When we first moved to Perth in the 1970’s, Hyde Park had many of these huge pine trees: Norfolk Pines.
That was around the time the amount of rain the South West of Western Australia, including Perth, began decreasing. Over the years, the level of ground water has dropped, and the pines have mostly disappeared. I don’t know which drought it was, but there were not as many. The ones at the William Street corner at the moment are being raided by the black cockatoos for their pine cones. The remains of the cones cover the ground and next time I walk that way, I’ll try to take decent photos.
This is one of the few pines remaining. I don’t know how old it is, but it now has to be lopped to keep it clear of the heavy transmission lines (that I was able to keep out of the photo). Despite its disfigurement, it’s still beautiful.
The Morten Bay figs of Hyde Park. There are so many, all of them huge.
Some photos of the huge buttress roots of the Morten bay fig:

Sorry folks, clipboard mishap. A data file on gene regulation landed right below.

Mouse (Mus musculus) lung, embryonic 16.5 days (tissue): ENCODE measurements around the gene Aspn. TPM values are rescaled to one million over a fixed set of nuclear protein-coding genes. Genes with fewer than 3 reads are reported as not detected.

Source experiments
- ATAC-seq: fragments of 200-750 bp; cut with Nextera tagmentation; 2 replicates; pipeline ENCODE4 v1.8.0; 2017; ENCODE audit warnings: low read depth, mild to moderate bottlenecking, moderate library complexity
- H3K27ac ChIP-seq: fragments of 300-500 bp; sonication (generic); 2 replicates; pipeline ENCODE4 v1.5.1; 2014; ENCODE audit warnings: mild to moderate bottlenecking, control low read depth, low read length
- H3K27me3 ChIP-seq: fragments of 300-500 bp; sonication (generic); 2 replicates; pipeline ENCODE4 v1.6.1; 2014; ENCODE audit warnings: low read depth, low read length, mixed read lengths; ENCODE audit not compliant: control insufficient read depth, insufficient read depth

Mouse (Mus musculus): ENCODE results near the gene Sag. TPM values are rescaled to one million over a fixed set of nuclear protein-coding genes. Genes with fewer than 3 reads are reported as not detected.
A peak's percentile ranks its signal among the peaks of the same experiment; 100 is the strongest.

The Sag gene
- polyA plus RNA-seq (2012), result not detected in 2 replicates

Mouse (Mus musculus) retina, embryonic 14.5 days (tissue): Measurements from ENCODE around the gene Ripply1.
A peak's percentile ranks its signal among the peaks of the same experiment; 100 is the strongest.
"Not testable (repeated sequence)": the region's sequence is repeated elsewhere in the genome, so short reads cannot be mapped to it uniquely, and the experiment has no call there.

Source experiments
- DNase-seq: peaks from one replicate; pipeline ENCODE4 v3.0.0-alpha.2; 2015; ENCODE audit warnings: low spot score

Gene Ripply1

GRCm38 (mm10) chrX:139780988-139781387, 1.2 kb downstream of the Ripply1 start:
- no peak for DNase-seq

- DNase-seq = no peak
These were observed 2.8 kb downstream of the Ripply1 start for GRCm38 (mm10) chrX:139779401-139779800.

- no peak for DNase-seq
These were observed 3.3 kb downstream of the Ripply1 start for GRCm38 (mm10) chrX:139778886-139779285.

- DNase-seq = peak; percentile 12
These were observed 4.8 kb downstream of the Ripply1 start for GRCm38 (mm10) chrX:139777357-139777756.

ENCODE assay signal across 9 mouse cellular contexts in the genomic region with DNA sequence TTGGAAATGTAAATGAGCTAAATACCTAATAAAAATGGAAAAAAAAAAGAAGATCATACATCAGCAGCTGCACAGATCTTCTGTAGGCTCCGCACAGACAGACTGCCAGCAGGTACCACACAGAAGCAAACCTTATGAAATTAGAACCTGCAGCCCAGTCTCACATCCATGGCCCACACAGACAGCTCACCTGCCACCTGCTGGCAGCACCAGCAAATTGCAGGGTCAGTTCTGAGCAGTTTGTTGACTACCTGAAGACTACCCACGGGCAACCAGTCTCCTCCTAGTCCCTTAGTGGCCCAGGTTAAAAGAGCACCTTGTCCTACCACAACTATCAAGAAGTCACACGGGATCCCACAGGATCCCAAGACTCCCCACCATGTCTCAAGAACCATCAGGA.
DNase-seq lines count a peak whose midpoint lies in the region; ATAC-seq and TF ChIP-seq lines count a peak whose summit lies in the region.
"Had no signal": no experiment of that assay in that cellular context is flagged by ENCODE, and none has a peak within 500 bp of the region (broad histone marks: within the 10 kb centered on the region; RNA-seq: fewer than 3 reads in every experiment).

Branches – these are as fascinating, beautifully sculptural:
That’s enough of those for the moment (though I can never get enough of them). The next is, I think, a dead cloud blossom tree, all tangled in with a Morten bay fig.
It’s bark is filled with fascinating sculptures. One looks like an ear to me 🙂
Then we have the beautiful plane trees. No, not native, but lovely all the same.
Their branches are beginning to show as the leaves lose their full thick green and begin to thin,
This is neither plane tree nor Morten bay fig. I don;t know what it is. There are quite a few of them in the park. It’s huge and beautiful.
Now we come to the Jacaranda trees. Beautiful things, in all seasons.
I love the tracery of their branches against the green of their feathery foliage and the intense blue of the sky.
And that’s where I will leave it for the moment. I can take photos of trees for hours. Can sit and look at them for hours, but I don’t really mean you to have to go through the same thing 🙂
Still, I hope you have enjoyed these.